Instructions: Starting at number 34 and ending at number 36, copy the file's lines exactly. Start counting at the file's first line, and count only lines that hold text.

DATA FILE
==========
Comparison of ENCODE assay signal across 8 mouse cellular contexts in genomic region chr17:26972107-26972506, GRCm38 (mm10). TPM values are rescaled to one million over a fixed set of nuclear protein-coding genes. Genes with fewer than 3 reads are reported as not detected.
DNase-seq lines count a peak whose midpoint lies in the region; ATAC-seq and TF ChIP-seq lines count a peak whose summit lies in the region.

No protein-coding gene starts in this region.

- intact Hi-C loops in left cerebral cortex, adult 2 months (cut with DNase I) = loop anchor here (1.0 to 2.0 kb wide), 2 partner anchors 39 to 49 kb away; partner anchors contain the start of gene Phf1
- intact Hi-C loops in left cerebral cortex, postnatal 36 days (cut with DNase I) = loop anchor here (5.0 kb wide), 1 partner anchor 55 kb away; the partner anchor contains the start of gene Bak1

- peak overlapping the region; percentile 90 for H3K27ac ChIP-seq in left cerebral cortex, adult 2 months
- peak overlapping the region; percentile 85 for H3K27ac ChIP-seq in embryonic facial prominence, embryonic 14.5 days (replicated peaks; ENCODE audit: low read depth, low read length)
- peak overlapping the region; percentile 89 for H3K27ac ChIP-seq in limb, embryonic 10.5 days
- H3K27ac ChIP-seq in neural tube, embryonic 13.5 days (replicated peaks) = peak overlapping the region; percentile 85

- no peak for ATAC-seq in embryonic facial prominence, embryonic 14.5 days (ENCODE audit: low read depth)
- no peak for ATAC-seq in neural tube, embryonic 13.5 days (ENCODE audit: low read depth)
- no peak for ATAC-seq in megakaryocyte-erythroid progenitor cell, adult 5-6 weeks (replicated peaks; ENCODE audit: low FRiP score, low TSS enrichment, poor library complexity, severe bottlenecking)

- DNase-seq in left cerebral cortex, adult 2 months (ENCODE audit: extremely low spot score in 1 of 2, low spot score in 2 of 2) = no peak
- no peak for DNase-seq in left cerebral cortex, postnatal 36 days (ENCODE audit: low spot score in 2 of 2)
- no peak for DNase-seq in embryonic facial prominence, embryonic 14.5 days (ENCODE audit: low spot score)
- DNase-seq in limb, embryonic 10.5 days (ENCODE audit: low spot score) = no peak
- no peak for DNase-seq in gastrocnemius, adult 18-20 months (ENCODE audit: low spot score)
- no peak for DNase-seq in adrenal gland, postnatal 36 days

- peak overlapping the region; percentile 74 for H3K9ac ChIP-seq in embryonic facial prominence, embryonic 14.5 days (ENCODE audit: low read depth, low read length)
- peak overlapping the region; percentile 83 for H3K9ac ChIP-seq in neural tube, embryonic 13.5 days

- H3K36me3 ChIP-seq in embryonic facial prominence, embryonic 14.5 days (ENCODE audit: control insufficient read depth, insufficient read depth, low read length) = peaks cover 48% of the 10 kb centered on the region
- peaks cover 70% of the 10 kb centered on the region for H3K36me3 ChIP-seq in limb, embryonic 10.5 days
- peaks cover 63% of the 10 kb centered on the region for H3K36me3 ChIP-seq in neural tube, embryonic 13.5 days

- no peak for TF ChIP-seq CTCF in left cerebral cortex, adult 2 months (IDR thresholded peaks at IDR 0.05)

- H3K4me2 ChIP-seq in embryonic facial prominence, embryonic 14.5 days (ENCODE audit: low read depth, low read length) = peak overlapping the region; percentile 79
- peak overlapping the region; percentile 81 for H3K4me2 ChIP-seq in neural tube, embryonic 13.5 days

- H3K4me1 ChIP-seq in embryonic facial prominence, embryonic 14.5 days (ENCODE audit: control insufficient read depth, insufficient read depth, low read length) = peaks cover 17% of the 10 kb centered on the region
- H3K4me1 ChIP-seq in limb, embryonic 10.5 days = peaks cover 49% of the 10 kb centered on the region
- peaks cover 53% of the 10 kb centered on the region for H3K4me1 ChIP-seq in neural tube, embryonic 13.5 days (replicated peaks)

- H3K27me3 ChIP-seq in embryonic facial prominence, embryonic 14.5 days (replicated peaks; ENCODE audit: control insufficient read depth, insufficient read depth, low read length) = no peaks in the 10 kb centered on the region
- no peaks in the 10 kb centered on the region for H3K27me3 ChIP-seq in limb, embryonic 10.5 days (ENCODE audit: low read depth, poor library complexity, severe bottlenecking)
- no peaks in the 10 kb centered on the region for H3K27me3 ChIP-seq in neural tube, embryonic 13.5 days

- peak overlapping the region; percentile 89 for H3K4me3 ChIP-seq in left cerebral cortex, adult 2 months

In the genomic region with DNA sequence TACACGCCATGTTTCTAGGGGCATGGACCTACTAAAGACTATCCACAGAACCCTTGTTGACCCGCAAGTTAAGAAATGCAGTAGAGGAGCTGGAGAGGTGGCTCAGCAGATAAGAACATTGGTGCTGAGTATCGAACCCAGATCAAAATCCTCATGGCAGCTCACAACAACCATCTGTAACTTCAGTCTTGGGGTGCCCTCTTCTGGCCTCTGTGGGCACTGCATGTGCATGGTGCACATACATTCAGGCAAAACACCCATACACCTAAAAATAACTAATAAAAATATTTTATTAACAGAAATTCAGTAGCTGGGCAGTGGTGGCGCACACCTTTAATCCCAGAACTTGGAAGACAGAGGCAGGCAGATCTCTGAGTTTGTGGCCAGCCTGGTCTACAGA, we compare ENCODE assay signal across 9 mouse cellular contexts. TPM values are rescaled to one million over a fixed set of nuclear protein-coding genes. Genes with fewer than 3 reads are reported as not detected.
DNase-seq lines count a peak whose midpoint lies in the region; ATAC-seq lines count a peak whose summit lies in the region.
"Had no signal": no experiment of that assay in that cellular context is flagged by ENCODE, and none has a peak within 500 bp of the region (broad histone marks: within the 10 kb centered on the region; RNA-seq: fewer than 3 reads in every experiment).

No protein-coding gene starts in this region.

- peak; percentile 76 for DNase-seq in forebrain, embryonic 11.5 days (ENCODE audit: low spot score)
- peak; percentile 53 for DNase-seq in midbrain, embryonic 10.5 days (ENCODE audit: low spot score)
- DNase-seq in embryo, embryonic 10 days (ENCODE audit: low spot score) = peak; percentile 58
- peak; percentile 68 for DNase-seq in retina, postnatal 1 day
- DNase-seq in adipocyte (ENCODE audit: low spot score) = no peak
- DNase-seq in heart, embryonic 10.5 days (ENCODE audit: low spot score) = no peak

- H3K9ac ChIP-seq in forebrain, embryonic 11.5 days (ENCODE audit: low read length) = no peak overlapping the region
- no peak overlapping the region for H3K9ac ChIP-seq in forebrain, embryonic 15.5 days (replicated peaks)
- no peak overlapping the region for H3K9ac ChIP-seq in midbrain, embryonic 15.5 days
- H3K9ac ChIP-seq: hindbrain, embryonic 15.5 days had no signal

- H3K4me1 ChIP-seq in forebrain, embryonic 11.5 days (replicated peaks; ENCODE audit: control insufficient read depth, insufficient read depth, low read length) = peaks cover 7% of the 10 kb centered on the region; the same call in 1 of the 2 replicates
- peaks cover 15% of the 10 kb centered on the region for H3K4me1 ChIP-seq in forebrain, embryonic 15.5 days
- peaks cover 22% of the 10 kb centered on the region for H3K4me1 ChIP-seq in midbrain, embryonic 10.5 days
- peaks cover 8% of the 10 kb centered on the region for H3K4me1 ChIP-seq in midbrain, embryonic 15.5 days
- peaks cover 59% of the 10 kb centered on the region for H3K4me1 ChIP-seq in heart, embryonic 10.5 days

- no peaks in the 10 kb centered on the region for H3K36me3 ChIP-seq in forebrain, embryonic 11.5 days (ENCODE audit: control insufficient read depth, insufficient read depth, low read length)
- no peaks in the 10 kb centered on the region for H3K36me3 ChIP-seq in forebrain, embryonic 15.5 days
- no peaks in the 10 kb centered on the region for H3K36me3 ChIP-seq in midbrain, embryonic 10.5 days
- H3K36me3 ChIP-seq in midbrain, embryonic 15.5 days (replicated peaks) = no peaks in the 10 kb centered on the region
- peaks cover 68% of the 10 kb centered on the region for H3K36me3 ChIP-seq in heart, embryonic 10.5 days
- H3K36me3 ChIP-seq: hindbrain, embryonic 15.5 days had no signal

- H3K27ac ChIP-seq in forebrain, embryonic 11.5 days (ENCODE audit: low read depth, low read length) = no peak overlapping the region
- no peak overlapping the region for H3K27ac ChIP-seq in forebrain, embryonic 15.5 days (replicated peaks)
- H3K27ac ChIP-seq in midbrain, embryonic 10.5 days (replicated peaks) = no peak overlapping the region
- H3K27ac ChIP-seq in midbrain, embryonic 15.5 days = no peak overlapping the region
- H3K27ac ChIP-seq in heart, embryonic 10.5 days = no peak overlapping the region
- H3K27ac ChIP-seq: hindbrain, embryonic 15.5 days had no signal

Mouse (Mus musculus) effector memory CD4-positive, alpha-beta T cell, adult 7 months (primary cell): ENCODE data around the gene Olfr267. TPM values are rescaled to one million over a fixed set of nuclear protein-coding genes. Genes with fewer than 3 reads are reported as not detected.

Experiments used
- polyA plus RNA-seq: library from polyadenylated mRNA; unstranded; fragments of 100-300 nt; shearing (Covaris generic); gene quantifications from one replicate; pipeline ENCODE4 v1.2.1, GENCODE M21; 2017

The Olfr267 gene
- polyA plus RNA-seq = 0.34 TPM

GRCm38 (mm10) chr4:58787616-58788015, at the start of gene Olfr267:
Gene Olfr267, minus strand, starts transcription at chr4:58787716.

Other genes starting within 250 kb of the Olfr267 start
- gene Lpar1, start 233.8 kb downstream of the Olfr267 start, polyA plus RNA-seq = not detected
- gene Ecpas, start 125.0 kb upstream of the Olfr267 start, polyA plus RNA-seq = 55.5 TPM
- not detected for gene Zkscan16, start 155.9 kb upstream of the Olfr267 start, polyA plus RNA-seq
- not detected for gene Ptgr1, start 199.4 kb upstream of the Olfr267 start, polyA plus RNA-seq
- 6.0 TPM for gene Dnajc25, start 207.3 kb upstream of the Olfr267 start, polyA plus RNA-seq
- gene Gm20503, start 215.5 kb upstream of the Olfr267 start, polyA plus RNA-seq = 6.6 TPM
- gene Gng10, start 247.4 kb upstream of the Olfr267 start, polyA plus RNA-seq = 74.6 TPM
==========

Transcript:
In the genomic region with DNA sequence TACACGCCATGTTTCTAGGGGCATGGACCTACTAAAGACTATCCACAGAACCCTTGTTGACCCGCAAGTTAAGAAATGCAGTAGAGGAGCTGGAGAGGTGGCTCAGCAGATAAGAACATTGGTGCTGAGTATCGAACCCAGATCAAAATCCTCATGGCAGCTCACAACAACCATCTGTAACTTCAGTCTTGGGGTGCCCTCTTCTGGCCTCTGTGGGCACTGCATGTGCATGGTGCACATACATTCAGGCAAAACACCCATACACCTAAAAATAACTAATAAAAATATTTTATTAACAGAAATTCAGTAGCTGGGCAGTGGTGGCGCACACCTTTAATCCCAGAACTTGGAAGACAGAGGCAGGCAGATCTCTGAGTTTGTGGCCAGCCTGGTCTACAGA, we compare ENCODE assay signal across 9 mouse cellular contexts. TPM values are rescaled to one million over a fixed set of nuclear protein-coding genes. Genes with fewer than 3 reads are reported as not detected.
DNase-seq lines count a peak whose midpoint lies in the region; ATAC-seq lines count a peak whose summit lies in the region.
"Had no signal": no experiment of that assay in that cellular context is flagged by ENCODE, and none has a peak within 500 bp of the region (broad histone marks: within the 10 kb centered on the region; RNA-seq: fewer than 3 reads in every experiment).